[0029] The transformer is configured and controlled to receive a request from the end user application, and convert the request from the first language of the first end user application to a language running on the server. The server is configured and controlled to receive the converted request from the transformer and process the request in a second language with a second application program residing on the server, and to thereafter transmit a response through a transformer back to the end user application.

[0030] A still further embodiment of the invention is the provision of rich transaction processing. Rich transactions are nested transactions that span to, through, and/or across multiple servers. The spanning across nested servers may be horizontal, that is parallel dependent transactions, or vertical, that is, serial dependent transactions. Rich transactions may be long lived, on-going transactions, or complex business-to-business transactions, especially those with multiple dependencies or contingencies, volume and prompt payment discounts, late delivery and late payment penalties, and with financial processing, such as electronic letters of credit, electronic bills of lading, electronic payment guarantees, electronic payment, escrow, security interests in the goods, and the like. In a rich transaction environment, some transaction servers may be positioned as clients with respect to other transactions for certain sub transactions making up the rich transaction.

[0031] A still further embodiment of the invention is a tool, that is, a software developer's kit, characterized in that the program product is a storage medium (as a tape, floppy disks, a CD-ROM, or a hard drive or hard drives on one of more computers) having invocation metamodels, application domain interface metamodels, and language metamodels, and computer instructions for building a metamodel repository of source and target language metamodels. The program product also contains computer instructions for building connector stubs from the metamodels. The program product further carries computer instructions to build a transformer.

[0032] While the invention has been described in summary form as having a single level of connectors, it is, of course, to be understood that such connectors may be present at various levels in the processing hierarchy, for example between Web Clients and Web servers, between web servers and application servers, between application servers and database servers, and between application servers or database servers or both and various specialized repositories.

[0033] It is also to be understood, that while the invention has been summarized in terms of individual clients and individual servers, there may be multiple clients, multiple servers, and applications that function as both clients and servers, as exemplified by groupware applications, and there might be multiple parallel lines and/or multiple hierarchical levels of application servers, data servers, and databases, as in systems for rich transactions.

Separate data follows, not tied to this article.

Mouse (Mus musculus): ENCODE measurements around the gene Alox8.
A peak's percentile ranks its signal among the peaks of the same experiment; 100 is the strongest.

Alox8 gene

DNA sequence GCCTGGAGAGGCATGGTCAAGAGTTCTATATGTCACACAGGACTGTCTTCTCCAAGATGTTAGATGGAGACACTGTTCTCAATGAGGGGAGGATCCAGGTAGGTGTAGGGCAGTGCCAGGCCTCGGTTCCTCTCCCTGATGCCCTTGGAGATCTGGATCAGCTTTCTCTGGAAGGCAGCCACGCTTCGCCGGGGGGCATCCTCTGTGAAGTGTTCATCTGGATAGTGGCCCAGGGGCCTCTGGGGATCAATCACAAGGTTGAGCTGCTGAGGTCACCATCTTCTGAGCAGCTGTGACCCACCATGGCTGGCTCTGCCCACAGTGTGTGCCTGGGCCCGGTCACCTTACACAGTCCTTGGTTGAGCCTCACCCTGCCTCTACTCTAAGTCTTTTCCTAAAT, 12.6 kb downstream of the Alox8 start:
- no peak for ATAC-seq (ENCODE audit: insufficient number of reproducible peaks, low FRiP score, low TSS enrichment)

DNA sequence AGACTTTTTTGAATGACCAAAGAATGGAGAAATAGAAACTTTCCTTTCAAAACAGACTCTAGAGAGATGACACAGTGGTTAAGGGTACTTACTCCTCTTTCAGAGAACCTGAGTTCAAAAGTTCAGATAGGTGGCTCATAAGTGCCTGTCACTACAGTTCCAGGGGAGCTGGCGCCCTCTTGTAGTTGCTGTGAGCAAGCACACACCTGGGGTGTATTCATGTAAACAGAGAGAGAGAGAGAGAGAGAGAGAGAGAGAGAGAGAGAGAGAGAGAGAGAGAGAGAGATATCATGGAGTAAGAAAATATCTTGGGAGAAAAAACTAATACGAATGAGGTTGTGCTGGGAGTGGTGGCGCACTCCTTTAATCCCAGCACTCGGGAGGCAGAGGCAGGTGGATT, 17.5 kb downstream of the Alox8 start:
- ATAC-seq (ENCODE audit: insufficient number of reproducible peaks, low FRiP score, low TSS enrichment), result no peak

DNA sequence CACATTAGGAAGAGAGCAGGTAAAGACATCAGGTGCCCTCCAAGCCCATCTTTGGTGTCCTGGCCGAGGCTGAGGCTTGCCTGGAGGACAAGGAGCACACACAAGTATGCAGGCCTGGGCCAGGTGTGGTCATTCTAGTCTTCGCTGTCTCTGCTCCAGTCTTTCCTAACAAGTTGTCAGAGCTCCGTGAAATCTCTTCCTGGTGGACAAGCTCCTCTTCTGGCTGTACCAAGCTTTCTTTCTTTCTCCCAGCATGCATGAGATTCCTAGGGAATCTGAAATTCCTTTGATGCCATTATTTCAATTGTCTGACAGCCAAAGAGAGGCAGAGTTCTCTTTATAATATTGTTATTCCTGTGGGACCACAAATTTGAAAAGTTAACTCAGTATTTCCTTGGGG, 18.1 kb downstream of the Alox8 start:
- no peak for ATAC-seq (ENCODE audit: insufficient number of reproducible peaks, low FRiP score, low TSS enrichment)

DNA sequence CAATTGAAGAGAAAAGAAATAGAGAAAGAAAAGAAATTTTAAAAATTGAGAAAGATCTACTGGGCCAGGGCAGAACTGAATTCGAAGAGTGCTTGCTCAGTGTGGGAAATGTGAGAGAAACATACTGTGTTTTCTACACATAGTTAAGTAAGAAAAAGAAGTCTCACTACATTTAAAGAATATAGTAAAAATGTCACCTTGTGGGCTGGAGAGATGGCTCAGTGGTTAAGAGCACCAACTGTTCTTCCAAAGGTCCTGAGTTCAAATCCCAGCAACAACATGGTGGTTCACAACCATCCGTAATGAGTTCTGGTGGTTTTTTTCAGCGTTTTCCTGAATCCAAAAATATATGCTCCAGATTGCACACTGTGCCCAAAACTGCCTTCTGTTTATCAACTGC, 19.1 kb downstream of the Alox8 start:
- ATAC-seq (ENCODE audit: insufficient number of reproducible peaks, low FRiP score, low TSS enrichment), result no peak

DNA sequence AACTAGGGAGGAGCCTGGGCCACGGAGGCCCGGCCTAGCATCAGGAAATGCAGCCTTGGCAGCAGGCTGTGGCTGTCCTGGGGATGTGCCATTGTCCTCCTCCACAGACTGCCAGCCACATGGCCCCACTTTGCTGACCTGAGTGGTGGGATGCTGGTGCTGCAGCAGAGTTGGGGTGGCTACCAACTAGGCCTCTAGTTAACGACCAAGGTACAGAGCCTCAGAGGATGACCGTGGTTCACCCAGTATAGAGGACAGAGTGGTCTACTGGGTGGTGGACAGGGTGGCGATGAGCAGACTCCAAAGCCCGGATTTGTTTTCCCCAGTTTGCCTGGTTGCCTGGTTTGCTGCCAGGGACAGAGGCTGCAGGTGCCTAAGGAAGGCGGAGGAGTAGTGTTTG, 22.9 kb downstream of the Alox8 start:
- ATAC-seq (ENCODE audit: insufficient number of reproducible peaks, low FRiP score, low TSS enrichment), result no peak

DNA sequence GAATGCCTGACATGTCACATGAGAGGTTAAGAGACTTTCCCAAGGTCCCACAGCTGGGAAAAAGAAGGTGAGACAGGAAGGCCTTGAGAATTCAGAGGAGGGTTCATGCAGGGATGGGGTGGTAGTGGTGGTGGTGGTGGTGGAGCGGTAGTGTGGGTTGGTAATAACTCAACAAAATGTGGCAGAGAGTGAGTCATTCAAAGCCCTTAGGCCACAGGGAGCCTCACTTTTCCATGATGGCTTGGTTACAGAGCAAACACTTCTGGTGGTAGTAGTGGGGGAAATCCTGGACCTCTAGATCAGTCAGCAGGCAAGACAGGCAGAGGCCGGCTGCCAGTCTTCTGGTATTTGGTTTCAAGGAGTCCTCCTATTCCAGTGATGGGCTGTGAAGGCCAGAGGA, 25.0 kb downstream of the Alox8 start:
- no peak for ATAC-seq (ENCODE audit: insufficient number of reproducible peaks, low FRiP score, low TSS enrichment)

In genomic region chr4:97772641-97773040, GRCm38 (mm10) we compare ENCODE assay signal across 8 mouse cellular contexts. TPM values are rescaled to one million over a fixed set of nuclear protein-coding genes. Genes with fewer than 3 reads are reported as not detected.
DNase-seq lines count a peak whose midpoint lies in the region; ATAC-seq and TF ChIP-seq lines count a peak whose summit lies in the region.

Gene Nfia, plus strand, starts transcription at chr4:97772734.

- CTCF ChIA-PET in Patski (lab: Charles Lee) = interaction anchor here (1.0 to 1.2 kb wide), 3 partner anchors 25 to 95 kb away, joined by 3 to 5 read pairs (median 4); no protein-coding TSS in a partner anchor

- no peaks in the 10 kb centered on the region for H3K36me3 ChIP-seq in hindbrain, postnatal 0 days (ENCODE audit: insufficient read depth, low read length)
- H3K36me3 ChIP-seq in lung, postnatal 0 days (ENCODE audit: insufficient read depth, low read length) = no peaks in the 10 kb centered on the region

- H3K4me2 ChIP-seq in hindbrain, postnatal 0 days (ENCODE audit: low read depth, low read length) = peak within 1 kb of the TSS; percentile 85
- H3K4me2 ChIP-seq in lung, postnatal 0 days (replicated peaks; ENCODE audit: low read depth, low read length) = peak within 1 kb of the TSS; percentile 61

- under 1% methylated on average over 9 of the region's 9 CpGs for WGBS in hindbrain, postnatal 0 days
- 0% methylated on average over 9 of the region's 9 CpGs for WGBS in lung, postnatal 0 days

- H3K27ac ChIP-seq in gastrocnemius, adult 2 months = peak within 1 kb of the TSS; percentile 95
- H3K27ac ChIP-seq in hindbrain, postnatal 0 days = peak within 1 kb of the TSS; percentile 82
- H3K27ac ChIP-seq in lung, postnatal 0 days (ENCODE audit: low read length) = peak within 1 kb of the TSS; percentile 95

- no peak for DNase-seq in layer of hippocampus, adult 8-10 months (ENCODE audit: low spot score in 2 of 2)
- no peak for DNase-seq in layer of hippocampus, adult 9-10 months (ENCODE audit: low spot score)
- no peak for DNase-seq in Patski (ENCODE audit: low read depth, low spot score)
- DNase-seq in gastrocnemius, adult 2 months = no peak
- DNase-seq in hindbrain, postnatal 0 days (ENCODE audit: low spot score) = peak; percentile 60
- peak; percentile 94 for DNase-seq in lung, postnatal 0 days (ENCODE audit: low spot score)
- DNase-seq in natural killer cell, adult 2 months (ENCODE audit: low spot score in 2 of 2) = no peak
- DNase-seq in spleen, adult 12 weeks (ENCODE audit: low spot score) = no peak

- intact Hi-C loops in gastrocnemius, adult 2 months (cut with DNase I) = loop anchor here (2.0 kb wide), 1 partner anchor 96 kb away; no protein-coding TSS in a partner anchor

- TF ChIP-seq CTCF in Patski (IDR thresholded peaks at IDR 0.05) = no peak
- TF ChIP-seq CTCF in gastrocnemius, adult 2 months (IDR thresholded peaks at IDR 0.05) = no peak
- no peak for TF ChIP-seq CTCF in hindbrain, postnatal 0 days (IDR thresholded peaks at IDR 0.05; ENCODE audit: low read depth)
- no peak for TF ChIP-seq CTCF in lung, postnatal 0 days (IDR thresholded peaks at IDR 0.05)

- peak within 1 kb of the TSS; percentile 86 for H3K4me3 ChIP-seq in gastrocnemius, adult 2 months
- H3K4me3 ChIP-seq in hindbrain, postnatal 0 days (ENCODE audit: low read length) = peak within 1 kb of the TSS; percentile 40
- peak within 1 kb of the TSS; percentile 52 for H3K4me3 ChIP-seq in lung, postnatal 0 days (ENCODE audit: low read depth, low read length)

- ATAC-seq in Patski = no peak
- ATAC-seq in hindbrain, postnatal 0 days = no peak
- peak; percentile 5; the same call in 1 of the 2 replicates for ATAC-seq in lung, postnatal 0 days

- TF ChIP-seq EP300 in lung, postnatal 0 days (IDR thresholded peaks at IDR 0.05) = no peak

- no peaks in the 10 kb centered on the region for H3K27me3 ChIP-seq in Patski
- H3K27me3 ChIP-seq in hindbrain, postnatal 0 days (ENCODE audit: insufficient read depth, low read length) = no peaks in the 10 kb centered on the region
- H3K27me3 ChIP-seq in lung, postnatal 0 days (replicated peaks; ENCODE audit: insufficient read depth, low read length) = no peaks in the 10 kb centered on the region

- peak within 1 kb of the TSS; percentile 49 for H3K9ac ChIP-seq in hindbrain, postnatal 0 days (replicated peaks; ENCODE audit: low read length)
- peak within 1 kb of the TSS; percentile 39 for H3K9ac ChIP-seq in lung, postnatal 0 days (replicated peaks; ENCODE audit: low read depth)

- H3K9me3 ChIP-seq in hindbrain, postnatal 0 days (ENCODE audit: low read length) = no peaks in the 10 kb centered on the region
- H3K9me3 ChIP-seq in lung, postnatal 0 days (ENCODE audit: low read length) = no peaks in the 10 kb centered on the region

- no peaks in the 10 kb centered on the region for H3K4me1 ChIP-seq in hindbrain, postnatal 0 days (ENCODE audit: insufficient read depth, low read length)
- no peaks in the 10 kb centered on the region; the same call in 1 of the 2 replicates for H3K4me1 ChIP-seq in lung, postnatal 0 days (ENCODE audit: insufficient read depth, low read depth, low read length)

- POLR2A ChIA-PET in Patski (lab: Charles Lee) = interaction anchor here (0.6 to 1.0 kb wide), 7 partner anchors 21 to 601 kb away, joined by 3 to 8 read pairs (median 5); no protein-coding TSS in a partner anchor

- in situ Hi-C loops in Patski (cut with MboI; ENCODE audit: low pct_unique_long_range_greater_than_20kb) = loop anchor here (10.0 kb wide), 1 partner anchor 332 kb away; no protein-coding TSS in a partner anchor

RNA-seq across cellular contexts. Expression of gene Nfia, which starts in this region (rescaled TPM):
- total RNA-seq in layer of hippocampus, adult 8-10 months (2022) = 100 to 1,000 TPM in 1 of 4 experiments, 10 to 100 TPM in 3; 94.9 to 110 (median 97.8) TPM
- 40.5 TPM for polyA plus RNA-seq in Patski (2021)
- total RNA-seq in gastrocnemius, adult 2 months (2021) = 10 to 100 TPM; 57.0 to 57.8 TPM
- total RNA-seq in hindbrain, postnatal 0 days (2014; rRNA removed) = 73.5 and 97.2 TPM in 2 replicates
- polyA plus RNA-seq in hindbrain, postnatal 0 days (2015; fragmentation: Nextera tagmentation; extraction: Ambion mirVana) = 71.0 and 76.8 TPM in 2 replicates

THE FIGURES

[0034] Various elements of the invention are illustrated in the FIGURES appended hereto.

[0035]FIG. 1 illustrates a system with multiple application components, including a Netscape Internet Explorer browser, Net.Commerce on a Sun Solaris server, Oracle and IDB2 on a database server, SAP running on AIX, a CICS 390 server, an IMS 390 server, DB2 and DL/I on a S/390 platform, a Windows 200 client, and Baan running on an HP Unix server.

[0036]FIG. 2 illustrates the roles of message sets, SQL stored procedures, legacy applications, and programming languages as inputs to the metadata repository of the Common Application Metamodel to facilitate enterprise application integration at run time.

[0037]FIG. 3 illustrates that the Common Application Metamodel of the invention consists of three kinds of metamodels, i.e., an invocation metamodel, an application-domain interface metamodel, and a language metamodel. For any given application-domain metamodel it may use one or many language metamodels, and there could be zero or many invocation metamodels.

[0038]FIG. 4 illustrates an IMS OTMA metamodel, with an OTMA Invocation Metamodel, an IMS Transaction Message Metamodel application interface, which could use a COBOL Metamodel, a C Metamodel, or other language metamodels.

[0039]FIG. 5 illustrates how a tool can be used to generate an XML document describing application program interface. First, an object model, i.e., a CAM metamodel, is created to capture interface definitions about an application server. Then a tool reads and parses the source definitions of an application program and generates an XML document by retrieving the object model's information from a repository.

[0040]FIG. 6 illustrates a development phase scenario where a Common Application Metamodel Rose file, e.g., a COBOL metamodel, a PL/I metamodel, an MFS metamodel, a BMS model, or the like is read into a toolkit, to generate a DTD and XML schema and Java code for a Rose model. A source file of an application, as a COBOL source file, a PL/I source file, an MFS source file, a BMS source file, or the like, is read into an importer. The importer parses the source code and generates, as output, an XMI instance file, i.e., XML documents, by reading in the Java code of the Rose model of the application source files.